However, by using crystal structure based inhibitor design, more drug-like inhibitors have emerged. At least three pharmaceutical companies have conducted Phase I trials for their inhibitor candidates; but convincing efficacy results from clinical trials will take years of future efforts. It is therefore appropriate to ask, what we have learned from therapeutic model, such as a transgenic AD mouse with β-secretase inhibitors? Although AD mice do not accurately duplicate human AD, they do share some early human AD features, which include excess production of brain Aβ, a decline of cognitive performance with age, and the development of amyloid plaques in the brain at middle-late age. AD mice do not progress to dementia as in human AD. However, for testing an amyloid reduction therapy using β-secretase inhibitors, the AD syndromes in these mice can produce useful insights to human treatments. At this stage in β-secretase inhibitor development, it would be informative to learn if these AD-like syndromes can be rescued in AD mice by partial amyloid reduction.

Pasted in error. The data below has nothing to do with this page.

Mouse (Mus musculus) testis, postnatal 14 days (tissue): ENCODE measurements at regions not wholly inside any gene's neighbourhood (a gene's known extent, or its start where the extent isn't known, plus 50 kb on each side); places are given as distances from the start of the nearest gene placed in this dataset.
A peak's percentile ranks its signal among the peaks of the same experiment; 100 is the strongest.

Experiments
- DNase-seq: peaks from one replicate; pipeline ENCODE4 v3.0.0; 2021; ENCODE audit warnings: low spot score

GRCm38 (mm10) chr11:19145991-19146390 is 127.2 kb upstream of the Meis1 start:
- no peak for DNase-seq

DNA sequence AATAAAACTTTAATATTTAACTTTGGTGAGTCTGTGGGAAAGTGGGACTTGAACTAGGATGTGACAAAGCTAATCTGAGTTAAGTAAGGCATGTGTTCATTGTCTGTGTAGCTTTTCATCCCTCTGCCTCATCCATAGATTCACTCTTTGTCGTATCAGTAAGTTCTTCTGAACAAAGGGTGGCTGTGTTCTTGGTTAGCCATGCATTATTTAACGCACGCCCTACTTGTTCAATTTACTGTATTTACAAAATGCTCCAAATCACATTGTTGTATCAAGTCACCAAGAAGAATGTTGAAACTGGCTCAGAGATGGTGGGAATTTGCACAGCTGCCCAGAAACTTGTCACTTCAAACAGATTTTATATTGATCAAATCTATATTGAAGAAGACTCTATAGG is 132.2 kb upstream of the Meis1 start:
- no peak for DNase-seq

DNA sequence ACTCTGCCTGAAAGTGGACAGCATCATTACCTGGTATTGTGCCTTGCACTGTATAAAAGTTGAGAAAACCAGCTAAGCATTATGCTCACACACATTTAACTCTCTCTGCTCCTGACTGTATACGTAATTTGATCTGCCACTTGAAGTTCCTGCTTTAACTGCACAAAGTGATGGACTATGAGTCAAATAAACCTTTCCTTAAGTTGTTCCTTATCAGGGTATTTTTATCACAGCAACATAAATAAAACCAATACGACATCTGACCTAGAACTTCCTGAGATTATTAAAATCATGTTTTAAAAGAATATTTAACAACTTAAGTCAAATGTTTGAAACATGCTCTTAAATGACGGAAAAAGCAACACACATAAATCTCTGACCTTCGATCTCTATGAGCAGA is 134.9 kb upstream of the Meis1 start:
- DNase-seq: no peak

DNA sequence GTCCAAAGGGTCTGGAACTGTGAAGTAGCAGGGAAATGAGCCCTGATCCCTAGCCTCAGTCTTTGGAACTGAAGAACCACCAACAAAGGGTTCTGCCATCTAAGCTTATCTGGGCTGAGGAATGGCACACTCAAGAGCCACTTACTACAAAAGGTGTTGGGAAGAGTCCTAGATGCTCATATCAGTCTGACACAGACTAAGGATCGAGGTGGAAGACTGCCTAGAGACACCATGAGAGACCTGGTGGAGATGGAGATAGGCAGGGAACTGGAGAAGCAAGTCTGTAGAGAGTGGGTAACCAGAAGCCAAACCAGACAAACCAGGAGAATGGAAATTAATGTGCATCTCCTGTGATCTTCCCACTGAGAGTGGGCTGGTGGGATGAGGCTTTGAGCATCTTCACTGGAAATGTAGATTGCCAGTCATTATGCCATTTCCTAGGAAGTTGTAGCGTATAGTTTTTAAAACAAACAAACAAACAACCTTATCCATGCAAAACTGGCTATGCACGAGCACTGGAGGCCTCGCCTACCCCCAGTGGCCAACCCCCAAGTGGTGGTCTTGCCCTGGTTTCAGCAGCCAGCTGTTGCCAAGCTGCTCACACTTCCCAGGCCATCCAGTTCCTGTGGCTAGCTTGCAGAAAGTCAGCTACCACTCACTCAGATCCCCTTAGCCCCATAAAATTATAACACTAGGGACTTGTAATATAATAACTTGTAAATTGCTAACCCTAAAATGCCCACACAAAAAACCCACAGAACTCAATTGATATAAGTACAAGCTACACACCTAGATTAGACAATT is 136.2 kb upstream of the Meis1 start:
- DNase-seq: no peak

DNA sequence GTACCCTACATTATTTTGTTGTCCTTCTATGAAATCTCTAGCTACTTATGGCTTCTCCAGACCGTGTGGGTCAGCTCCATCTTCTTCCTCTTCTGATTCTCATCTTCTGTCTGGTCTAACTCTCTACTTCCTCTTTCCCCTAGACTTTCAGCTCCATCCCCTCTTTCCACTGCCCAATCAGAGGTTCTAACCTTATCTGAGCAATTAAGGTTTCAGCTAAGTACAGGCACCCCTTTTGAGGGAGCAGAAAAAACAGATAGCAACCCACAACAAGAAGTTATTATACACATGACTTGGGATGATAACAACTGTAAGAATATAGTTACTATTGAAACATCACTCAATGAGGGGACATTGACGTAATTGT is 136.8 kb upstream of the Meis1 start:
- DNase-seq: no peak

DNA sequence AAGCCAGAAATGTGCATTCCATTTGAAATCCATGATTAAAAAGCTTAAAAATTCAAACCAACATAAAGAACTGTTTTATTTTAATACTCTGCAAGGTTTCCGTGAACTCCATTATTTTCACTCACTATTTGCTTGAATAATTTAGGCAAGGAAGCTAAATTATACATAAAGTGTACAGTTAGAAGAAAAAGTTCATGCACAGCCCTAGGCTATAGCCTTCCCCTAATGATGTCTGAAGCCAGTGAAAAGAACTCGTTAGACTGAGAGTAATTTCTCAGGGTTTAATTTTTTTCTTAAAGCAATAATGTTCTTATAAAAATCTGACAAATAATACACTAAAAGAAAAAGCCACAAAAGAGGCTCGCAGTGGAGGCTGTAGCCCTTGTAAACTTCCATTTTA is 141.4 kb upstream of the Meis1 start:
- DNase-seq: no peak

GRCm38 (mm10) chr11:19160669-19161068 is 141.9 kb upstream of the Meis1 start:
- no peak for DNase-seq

Chang et al. reported recently [2] that the administration of β-secretase inhibitor GRL-8234 rescued age-related cognitive decline and reduced brain amyloid burden in transgenic AD mice Tg2576. In this mouse strain, excess Aβ produced in the brain leads to cognitive decline starting at about 6 months of age and continues through life. At about 10 months of age, amyloid plaques start to appear in the brain. The age-related cognitive decline in this strain of AD mice [3], which is dependent on the overproduction of Aβ in the brain, is the most stringent efficacy criteria available in AD mouse model. In the studies of Chang et al., AD mice were continuously infused with GRL-8234 which reduced brain and plasma Aβ by about 50% of the controls. In three separate experiments in which the starting age of the mice ranged from 5.5 to 9 months, differences in the cognitive performance between the treated and the control mice were seen only after a period ranging from about 4 to 7 months. Treatments of shorter periods or starting treatment at an older age (18 months) failed to show the benefit of cognitive rescue. In all the experiments which resulted in cognitive rescue, the reduction of brain amyloid was about 50%.